- “The life of the world to come.” Similarly, paranormal evidence shows that all souls ultimately enjoy an everlasting “world;” there is no death, and there are no dead.
Modern Christians do not have to believe every tenet of the Creeds in order to be part of the “Jesus movement” or to live good “Christian” lives. We would do very well, however, to learn more about the history of the Creeds and attempt to sort out, as much as possible, fact from mythology and metaphor.
The Text of the Nicene Creed
We believe in one God,
the Father, the Almighty,
maker of heaven and earth,
of all that is, seen and unseen.
We believe in one Lord, Jesus Christ,
the only Son of God,
eternally begotten of the Father,
God from God, Light from Light,
true God from true God,
begotten, not made,
of one Being with the Father.
Through him all things were made.
For us and for our salvation
he came down from heaven:
by the power of the Holy Spirit
he became incarnate from the Virgin Mary,
and was made man.
For our sake he was crucified under Pontius Pilate;
he suffered death and was buried.
On the third day he rose again
in accordance with the Scriptures;
he ascended into heaven
and is seated at the right hand of the Father.
He will come again in glory to judge the living and the dead,
and his kingdom will have no end.
We believe in the Holy Spirit, the Lord, the giver of life,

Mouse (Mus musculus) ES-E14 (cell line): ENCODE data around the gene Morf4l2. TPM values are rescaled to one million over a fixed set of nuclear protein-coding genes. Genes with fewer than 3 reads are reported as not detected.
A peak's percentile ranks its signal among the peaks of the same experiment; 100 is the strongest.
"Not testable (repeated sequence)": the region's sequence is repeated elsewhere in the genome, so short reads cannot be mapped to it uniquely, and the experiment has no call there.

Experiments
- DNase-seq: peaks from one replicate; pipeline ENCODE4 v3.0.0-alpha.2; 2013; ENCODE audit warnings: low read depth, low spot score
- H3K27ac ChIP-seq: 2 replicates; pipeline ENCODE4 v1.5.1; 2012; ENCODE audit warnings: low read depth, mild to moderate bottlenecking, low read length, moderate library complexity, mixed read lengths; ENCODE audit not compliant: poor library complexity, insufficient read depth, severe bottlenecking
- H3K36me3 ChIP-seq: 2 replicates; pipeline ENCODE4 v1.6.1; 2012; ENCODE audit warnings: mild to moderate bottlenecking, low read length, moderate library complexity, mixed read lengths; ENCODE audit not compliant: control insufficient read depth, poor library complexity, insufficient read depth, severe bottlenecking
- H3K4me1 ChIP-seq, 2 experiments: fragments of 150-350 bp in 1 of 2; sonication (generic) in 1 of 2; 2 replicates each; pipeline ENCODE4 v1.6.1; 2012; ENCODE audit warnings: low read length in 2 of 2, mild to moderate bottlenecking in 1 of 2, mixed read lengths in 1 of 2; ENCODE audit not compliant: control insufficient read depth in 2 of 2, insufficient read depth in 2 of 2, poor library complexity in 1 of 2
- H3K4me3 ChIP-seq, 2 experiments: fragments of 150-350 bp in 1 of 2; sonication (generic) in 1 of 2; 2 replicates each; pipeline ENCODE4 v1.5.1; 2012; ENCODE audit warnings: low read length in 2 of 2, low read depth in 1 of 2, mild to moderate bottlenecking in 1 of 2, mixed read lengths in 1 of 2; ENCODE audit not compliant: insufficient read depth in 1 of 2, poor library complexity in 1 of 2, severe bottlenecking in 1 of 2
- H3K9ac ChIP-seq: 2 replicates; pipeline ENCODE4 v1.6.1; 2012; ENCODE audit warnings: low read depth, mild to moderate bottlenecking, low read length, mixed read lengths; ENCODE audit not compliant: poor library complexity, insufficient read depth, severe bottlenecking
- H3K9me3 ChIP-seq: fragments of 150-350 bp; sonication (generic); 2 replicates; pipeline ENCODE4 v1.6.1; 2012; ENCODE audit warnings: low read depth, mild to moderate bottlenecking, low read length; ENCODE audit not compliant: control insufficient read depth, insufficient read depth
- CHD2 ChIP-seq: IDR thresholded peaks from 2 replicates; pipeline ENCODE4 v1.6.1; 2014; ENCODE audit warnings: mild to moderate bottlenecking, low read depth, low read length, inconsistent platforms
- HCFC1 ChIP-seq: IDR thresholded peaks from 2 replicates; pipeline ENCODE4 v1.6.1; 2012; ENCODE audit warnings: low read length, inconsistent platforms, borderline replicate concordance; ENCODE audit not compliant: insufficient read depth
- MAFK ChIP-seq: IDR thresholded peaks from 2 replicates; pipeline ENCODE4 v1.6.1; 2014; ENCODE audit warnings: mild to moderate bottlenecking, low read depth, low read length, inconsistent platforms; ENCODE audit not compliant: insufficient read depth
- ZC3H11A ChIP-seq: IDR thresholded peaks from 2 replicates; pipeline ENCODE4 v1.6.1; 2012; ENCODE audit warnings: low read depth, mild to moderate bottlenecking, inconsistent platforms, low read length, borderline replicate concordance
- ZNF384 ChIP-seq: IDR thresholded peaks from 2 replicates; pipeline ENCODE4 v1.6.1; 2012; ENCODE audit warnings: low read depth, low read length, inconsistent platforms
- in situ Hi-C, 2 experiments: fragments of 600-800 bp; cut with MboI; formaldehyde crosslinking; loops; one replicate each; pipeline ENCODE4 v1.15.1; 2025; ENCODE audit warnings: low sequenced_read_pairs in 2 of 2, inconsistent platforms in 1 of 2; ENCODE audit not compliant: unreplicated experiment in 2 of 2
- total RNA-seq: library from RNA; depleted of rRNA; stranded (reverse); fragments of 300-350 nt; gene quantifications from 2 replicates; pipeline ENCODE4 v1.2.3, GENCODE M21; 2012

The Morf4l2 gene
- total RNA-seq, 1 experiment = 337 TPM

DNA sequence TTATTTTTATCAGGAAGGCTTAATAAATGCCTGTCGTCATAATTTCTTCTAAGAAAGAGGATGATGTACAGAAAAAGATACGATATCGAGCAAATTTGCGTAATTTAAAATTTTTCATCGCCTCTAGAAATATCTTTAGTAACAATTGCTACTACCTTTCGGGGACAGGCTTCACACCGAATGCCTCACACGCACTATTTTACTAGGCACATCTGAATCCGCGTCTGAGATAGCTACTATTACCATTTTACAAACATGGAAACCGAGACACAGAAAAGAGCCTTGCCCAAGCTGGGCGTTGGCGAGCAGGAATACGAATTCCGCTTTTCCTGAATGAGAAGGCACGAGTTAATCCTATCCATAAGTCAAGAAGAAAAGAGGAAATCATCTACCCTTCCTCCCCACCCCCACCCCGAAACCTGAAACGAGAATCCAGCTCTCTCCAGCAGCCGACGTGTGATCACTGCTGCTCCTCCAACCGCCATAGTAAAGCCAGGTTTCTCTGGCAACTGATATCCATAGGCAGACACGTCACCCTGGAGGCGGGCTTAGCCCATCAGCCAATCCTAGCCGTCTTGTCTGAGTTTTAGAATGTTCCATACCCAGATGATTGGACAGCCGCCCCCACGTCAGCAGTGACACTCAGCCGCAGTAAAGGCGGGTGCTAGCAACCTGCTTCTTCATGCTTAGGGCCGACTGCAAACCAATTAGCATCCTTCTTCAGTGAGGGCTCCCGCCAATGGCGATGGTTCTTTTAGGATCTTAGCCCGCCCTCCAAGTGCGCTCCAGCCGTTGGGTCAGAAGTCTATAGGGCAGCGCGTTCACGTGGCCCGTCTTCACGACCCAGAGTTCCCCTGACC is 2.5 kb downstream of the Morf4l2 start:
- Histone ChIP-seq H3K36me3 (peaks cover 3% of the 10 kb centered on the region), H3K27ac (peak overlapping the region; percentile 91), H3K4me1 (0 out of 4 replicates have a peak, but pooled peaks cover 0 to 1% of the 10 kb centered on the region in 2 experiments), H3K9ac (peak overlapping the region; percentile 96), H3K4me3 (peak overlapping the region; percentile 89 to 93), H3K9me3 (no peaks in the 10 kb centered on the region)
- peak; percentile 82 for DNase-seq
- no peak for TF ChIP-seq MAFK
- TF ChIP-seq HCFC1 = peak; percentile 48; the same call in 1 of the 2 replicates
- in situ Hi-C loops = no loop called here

who proceeds from the Father and the Son.
With the Father and the Son he is worshiped and glorified.
He has spoken through the Prophets.
We believe in one holy catholic and apostolic Church.
We acknowledge one baptism for the forgiveness of sins.
We look for the resurrection of the dead,
and the life of the world to come. Amen.
Abrahamsen, Valerie A. Paranormal: A New Testament Scholar Looks at the Afterlife. Self-published 2015; printed by Shires Press, Manchester Center, Vermont.
Butler, Tom and Lisa Butler. There is No Death and There are No Dead. Reno, NV: AA-EVP Publishing, 2008.
Cooke, Ivan. Arthur Conan Doyle’s Book of the Beyond. New Lands, England: The White Eagle Publishing Trust, 2006.
Long, Jeffrey, with Paul Perry. Evidence of the Afterlife: The Science of Near-Death Experiences. New York: HarperCollins Publishers, 2010.